The comments on the last post remind me really how amazing it was that this year, I was able to go to a professional conference, even wrapped, and make the most of it. I was right in the thick of things, leading meetings, mentoring young scientists, encouraging old friends, and listening to the leaders of my field. I made the most of every moment, dragging myself back to the hotel every night exhausted. But the good kind of exhausted, y’know?
A year or so ago, it wasn’t this way. Susan K commented on the last post, “last year in Huntsville, you were uncomfortable, hiding, avoiding, stressed about all the interactions and got difficult, stupid, hard-to-answer comments in reply. In Houston this year, you are confident, matter-of-fact, no-biggie-let’s-move-on, and you get what you want and need back.” She’s right. She’s really right. [And she was there in Huntsville, so there’s no glossing over it. It was very difficult for me to be at a scientific meeting bald, sick, tired, and with a body that would barely make it through the sessions. At one point, I even lay down on the chairs in the back row, reluctant to leave the talks, but without enough energy left even to sit up.]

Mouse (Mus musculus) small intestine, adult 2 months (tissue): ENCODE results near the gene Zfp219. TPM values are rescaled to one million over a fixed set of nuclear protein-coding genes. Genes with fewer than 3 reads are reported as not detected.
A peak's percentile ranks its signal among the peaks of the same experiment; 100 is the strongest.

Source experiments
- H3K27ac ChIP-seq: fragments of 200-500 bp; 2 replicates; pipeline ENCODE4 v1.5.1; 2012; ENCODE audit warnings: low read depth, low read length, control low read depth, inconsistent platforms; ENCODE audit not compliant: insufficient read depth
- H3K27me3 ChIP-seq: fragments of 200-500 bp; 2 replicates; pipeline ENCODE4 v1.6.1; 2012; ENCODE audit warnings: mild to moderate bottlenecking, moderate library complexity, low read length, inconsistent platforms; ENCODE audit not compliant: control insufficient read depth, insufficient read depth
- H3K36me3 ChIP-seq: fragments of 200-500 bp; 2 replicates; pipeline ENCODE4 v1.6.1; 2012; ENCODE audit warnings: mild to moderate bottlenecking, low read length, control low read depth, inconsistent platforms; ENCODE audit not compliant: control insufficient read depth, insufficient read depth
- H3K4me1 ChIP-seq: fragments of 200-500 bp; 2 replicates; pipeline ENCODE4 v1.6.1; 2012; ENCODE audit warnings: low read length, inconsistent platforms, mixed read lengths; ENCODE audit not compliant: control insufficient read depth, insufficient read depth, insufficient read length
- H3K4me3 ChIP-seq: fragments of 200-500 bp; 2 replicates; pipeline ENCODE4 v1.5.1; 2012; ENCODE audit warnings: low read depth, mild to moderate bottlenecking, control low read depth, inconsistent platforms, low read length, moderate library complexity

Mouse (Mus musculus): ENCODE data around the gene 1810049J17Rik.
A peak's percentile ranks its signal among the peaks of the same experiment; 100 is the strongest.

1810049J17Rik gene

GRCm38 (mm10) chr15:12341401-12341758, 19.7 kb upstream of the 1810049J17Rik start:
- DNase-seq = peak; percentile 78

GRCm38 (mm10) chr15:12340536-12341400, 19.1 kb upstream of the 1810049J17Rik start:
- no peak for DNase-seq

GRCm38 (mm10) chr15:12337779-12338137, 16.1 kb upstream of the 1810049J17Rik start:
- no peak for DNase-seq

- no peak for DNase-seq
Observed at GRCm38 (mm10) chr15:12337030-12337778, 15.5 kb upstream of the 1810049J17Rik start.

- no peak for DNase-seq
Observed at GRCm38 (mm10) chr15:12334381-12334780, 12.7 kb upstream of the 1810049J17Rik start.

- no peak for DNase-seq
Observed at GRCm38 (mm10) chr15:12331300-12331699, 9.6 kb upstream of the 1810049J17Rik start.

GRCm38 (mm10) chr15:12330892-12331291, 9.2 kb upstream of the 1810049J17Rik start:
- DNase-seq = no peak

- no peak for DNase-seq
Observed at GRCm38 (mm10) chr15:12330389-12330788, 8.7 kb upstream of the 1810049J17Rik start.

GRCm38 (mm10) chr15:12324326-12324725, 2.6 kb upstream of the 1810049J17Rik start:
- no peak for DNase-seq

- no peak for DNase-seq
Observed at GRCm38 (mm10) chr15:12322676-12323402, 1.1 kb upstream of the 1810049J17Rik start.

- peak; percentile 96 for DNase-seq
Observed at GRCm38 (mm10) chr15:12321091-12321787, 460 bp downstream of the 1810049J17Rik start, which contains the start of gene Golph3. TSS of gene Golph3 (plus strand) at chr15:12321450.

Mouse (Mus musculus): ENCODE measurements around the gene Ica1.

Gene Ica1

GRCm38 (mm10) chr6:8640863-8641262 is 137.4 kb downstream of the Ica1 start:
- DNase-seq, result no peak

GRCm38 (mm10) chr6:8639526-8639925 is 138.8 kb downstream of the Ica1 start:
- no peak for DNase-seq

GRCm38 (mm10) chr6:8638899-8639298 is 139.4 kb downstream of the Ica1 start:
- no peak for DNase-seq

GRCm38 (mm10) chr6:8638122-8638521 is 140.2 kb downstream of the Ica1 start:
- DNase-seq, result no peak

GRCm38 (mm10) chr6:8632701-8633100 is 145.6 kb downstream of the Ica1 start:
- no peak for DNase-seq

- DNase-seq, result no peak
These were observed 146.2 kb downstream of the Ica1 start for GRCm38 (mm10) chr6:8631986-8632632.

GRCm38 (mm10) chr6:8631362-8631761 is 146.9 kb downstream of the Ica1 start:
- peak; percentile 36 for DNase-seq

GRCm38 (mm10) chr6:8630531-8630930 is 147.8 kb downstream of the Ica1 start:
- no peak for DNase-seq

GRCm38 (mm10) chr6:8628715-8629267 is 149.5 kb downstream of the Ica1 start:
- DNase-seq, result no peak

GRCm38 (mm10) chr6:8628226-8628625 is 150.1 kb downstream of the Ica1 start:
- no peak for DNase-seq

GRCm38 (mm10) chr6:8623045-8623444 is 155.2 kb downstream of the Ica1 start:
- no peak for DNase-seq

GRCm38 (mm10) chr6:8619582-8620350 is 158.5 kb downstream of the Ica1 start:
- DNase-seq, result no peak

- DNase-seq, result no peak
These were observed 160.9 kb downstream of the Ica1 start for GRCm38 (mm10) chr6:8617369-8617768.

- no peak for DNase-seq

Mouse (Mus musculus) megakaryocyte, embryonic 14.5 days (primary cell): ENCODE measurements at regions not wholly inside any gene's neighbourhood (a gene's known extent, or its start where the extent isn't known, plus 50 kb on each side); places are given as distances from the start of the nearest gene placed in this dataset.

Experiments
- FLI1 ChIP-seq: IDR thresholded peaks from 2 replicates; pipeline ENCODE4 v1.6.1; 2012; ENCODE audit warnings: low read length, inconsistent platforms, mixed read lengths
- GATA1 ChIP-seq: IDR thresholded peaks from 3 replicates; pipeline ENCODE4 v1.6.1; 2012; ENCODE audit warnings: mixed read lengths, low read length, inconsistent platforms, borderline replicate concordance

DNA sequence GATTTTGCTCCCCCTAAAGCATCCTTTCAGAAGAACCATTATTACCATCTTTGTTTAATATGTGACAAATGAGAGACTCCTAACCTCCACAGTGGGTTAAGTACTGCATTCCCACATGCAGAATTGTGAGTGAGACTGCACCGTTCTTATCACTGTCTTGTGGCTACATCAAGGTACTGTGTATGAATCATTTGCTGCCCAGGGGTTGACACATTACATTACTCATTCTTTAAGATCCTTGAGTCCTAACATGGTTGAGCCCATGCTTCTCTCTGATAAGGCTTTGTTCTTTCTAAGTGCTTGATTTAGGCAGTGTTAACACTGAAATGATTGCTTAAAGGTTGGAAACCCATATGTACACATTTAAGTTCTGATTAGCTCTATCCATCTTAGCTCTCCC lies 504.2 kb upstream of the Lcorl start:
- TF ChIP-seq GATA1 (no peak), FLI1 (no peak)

That time in Huntsville was so painful it actually hurts to remember it. I was in the middle of chemo, then, though, and hadn’t yet had surgery, so I was still carrying around the cancer, both literally and figuratively. If you weren’t around then, here’s a couple of posts about the questions that my colleagues asked and what I wish had happened instead. I didn’t leave the hotel, because I didn’t have any energy. I passed out during a working lunch and had to have former colleagues help me walk back to the elevator, where my husband met me and nearly carried me back upstairs. I was sick and nauseated. Heck, I had just had chemo a few days earlier.
Yeah. This year’s conference went thousands of times better.
I’m back home now, and it was a success.
A big success.
I’m going to take a couple days to catch my breath, and then I’m going to rerun and/or link to a few posts that tell my cancer story in a nutshell, for those of you just joining us, or who weren’t here in June 2007. I keep thinking that maybe I’ve said enough … and then I get emails from survivors and families who want me to say more. I will. I’ll keep talking as long as it’s helping someone out there. There is a message here. Survival is wonderful, but none of us really know how long we have on this earth. I have one motto, and I’m going to live by it. I’m making today count.